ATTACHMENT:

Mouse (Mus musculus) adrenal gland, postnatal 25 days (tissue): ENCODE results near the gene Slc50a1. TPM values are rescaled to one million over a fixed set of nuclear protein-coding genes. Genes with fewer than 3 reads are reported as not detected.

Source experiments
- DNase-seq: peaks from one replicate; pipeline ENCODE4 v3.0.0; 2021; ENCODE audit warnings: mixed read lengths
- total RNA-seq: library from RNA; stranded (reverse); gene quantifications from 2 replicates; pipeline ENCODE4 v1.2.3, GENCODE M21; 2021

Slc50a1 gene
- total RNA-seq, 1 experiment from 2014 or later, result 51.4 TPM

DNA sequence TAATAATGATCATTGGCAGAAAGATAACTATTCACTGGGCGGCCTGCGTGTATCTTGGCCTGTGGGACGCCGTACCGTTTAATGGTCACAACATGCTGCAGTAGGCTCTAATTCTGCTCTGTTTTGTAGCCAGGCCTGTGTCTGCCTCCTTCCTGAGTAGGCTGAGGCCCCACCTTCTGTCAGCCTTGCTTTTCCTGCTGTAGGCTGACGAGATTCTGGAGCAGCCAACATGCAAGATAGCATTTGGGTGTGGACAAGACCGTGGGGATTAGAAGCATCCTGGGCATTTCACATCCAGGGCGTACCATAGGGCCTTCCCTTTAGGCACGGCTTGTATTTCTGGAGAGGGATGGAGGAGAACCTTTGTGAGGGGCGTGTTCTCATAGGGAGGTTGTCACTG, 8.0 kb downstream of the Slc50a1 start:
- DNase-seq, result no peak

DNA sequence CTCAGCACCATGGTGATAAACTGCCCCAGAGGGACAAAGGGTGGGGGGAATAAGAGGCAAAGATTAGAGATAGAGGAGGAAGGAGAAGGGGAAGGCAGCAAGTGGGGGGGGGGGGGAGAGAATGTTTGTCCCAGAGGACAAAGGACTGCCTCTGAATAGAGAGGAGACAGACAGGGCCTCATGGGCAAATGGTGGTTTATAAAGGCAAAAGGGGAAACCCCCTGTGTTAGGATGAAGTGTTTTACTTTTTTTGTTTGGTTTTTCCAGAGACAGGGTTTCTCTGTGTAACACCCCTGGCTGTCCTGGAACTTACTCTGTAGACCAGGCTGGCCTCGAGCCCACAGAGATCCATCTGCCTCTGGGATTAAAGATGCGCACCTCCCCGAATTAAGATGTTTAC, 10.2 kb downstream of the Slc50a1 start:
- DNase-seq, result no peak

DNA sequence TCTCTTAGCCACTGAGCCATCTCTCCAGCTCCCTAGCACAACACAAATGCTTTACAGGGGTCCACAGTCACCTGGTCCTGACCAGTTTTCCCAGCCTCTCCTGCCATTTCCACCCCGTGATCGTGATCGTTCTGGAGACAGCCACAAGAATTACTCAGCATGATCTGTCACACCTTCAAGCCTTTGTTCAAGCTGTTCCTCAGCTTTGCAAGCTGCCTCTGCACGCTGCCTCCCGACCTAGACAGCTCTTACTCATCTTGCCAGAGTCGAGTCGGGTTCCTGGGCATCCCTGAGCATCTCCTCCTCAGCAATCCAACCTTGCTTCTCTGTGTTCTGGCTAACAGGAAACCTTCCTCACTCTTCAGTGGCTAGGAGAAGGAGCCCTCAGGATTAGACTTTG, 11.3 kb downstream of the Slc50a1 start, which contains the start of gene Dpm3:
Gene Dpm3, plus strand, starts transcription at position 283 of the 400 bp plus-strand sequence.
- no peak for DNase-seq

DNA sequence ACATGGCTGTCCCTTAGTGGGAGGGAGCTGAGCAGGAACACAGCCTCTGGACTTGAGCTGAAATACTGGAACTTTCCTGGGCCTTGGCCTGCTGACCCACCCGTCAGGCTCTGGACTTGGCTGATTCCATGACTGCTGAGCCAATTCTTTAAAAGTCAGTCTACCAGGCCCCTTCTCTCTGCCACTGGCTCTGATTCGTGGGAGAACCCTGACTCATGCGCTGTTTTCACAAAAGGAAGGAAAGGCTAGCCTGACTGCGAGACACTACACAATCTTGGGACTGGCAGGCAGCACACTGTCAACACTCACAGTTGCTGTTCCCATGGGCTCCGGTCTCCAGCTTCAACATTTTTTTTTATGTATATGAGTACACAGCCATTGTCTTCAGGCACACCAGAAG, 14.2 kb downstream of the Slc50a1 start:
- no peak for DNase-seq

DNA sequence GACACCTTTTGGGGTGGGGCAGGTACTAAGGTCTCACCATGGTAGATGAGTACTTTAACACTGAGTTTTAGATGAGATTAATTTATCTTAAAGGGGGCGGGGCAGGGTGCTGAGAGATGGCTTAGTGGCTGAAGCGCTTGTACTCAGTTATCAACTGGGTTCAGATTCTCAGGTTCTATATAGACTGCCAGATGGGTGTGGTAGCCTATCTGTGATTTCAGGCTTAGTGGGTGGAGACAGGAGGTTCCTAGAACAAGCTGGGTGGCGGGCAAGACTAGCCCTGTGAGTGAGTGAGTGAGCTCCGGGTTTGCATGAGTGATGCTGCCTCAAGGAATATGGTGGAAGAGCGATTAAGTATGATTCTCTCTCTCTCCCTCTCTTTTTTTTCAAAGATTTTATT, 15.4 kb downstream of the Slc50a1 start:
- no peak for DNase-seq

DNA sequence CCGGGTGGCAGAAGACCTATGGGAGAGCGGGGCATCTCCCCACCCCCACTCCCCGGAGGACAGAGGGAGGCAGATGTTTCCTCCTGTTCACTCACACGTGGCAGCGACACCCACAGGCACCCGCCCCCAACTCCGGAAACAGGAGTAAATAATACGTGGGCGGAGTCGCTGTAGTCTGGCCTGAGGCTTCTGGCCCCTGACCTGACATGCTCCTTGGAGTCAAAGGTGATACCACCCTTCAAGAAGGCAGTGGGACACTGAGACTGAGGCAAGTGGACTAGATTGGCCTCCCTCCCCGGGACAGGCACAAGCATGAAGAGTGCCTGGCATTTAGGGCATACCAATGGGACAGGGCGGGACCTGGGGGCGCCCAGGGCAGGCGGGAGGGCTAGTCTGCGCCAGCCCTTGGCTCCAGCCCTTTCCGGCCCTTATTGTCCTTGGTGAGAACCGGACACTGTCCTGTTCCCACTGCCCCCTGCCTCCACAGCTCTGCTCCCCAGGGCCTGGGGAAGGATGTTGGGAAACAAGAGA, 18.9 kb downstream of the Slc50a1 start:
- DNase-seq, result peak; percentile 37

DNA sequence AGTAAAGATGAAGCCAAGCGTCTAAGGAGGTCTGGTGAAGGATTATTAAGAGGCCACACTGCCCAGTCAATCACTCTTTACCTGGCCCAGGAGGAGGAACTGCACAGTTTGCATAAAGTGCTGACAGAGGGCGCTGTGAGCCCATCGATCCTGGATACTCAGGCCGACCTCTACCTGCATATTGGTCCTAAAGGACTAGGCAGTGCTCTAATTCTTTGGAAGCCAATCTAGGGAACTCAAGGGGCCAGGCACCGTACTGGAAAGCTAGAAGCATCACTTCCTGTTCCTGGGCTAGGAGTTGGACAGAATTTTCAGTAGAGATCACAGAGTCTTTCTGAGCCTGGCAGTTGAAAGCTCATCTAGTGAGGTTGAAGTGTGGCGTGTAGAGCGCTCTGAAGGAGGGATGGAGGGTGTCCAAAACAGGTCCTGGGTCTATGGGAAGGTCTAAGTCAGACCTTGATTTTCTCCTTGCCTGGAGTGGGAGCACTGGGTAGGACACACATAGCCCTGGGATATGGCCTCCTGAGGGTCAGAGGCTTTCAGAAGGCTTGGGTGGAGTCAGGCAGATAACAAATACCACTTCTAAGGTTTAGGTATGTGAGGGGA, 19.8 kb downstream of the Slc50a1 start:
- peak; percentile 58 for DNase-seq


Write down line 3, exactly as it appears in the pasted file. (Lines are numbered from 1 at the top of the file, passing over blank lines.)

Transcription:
- DNase-seq: peaks from one replicate; pipeline ENCODE4 v3.0.0; 2021; ENCODE audit warnings: mixed read lengths